Central bank guidance

EMIR defines FX derivatives by reference to MiFID(1). In its guidance (published in the context of the reporting obligations which apply under EMIR), the Central Bank of Ireland provides that, as a temporary measure, FX forwards which settle between T+3 and T+7 are generally not required to be reported for EMIR purposes. The Central Bank indicated that it would revise this guidance depending on the approach taken by the European Commission in any relevant delegated regulation under MiFID II(2).

Commission delegated regulation

The Commission has adopted a Delegated Regulation which provides that spot FX is generally limited to transactions which settle in T+2 or less. Once it is published in the Official Journal, the Delegated Regulation will apply from the same date as MiFID II (3 January 2018).

Effect of the delegated regulation

From 3 January 2018 and with only limited exceptions (applicable to minor
currencies and to situations where settlement is in connection with a sale or purchase of securities), FX transactions which settle T+3 or over (Relevant FX Transactions) will constitute FX forwards for EMIR purposes.
In addition to being reportable, Relevant FX Transactions will be subject to the other EMIR requirements (including the requirements in relation to mandatory margining).

To date, the Central Bank has not updated its guidance to take account of the Delegated Regulation. However, the possibility of the Central Bank requiring a change in approach prior to the application of MiFID II on 3 January 2018 cannot be excluded.

Rolling spot FX contracts are derivatives

Separately, the Commission has confirmed that “rolling spot FX” are MiFID I derivatives (and accordingly are derivatives for the purposes of EMIR). In its Q&A, the Commission states that:

“As opposed to spot trading where there is immediate delivery, a rolling spot FX contract can be indefinitely renewed and no currency is actually delivered until a party affirmatively closes out its position. This exposes both parties to fluctuations in the underlying currencies…Hence rolling spot foreign exchange contracts are a type of derivative contract (i.e. either a forward or a financial contract for difference) relating to currencies and are considered financial instruments as defined under MiFID”.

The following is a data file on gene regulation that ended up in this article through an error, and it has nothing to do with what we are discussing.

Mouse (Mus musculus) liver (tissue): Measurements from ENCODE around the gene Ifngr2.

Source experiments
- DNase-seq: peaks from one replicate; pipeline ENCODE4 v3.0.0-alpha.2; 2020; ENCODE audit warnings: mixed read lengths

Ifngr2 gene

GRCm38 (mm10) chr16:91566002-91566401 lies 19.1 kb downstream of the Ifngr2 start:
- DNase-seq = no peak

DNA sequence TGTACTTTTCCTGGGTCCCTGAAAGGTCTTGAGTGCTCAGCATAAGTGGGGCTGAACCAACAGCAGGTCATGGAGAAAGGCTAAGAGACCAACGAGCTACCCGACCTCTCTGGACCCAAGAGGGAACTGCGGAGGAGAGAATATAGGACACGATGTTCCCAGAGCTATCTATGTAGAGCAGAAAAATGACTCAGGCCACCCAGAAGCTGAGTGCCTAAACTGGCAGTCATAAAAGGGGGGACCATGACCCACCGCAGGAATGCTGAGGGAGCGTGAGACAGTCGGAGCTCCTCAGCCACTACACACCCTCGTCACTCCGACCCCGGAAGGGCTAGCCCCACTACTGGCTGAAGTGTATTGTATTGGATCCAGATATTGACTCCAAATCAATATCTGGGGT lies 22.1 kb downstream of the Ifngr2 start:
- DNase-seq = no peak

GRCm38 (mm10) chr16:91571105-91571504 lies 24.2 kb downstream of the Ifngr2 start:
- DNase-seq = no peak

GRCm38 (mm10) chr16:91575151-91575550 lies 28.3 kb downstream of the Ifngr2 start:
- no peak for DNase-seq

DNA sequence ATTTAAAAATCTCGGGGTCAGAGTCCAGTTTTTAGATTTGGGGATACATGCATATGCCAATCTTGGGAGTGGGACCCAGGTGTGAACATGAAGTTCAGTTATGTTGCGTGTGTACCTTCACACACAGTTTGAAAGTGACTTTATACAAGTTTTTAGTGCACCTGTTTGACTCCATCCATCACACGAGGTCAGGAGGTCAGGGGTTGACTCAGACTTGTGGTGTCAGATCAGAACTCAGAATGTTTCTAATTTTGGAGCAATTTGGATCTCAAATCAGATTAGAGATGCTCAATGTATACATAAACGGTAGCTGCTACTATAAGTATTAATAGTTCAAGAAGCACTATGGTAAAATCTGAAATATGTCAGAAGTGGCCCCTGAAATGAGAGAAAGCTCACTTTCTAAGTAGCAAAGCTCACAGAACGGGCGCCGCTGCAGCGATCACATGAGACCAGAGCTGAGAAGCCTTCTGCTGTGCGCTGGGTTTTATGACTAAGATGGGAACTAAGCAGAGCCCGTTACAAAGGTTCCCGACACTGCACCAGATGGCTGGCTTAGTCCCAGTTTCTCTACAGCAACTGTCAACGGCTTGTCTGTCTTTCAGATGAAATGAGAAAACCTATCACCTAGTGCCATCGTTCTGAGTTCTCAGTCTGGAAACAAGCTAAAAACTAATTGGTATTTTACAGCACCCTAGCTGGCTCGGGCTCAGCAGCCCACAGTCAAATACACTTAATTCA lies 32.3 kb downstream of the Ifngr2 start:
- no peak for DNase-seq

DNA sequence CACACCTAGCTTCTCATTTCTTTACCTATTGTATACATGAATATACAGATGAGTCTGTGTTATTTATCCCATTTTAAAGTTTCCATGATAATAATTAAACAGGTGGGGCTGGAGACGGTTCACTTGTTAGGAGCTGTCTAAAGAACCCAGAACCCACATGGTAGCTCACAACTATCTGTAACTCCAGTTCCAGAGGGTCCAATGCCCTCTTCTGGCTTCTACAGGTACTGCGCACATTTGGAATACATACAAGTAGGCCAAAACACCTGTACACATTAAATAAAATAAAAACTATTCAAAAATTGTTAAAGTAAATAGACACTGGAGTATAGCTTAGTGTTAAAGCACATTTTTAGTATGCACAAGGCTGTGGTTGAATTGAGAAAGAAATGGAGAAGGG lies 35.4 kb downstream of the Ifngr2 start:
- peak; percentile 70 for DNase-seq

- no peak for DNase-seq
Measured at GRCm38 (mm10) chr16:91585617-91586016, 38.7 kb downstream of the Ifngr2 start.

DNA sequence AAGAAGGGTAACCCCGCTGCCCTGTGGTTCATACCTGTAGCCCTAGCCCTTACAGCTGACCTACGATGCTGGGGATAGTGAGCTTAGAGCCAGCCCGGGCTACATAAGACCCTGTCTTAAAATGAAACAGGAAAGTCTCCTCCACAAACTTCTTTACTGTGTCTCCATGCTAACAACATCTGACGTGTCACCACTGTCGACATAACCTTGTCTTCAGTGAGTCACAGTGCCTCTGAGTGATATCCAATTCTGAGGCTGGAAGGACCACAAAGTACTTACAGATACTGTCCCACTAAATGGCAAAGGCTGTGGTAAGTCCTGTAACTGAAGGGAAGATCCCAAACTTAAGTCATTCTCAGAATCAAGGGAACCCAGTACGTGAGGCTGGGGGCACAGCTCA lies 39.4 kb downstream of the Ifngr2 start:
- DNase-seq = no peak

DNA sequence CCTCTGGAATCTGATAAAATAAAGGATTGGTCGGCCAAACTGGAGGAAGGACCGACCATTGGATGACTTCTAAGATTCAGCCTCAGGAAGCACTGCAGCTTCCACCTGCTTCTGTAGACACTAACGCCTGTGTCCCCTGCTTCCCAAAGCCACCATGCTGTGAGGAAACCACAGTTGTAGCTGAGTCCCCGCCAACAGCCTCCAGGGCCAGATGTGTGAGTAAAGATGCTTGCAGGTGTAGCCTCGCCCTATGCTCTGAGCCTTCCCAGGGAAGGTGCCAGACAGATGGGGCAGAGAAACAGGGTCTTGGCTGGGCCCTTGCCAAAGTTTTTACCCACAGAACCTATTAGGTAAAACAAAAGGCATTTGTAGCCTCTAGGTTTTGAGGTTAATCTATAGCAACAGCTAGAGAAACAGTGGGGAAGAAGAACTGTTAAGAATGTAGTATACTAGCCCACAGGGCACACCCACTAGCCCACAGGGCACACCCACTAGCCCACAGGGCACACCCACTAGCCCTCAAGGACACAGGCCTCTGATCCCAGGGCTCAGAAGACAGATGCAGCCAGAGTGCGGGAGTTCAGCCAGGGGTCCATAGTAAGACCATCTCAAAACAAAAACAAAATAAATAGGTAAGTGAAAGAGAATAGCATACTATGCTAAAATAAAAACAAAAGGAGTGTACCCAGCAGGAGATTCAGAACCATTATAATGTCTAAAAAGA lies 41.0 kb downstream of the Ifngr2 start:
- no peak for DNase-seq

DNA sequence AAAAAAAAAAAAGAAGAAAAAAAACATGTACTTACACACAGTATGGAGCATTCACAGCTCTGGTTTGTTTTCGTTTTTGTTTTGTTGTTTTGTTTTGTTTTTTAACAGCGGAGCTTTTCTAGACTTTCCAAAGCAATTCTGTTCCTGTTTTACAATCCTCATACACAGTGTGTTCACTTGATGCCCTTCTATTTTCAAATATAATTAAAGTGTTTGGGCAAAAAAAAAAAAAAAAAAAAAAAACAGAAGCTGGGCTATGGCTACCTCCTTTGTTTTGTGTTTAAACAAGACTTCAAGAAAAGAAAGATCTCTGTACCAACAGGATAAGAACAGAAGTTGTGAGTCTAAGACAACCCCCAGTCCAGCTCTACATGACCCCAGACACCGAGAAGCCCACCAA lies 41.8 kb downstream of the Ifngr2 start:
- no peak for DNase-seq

The Delegated Regulation goes on to say that a contract shall not be  considered a spot FX contract (and so shall be an FX derivative) if  irrespective of its explicit terms) there is an understanding between the parties to the contract that delivery of the underlying is to be postponed and not to be performed within T+2 (or the longer settlement cycles specified in the Delegated Regulation for minor currencies or in connection with hedging a sale or purchase of securities).

“Commercial Purposes” Exemption

The Delegated Regulation also provides that a physically-settled FX contract which meets all of the following criteria shall not be a MiFID II financial instrument (and accordingly will not be subject to EMIR when MiFID II comes into effect):

  • at least one of the parties is an NFC (i.e. not a financial counterparty for EMIR purposes);
  • it is entered into to facilitate payment for identifiable goods, services or direct investment; and
  • it is not traded on a trading venue.

We will provide further updates on these points when further developments take place.

(1) Directive 2004/39/EC.
(2) Directive 2014/65/EU which comes into force in January 2018.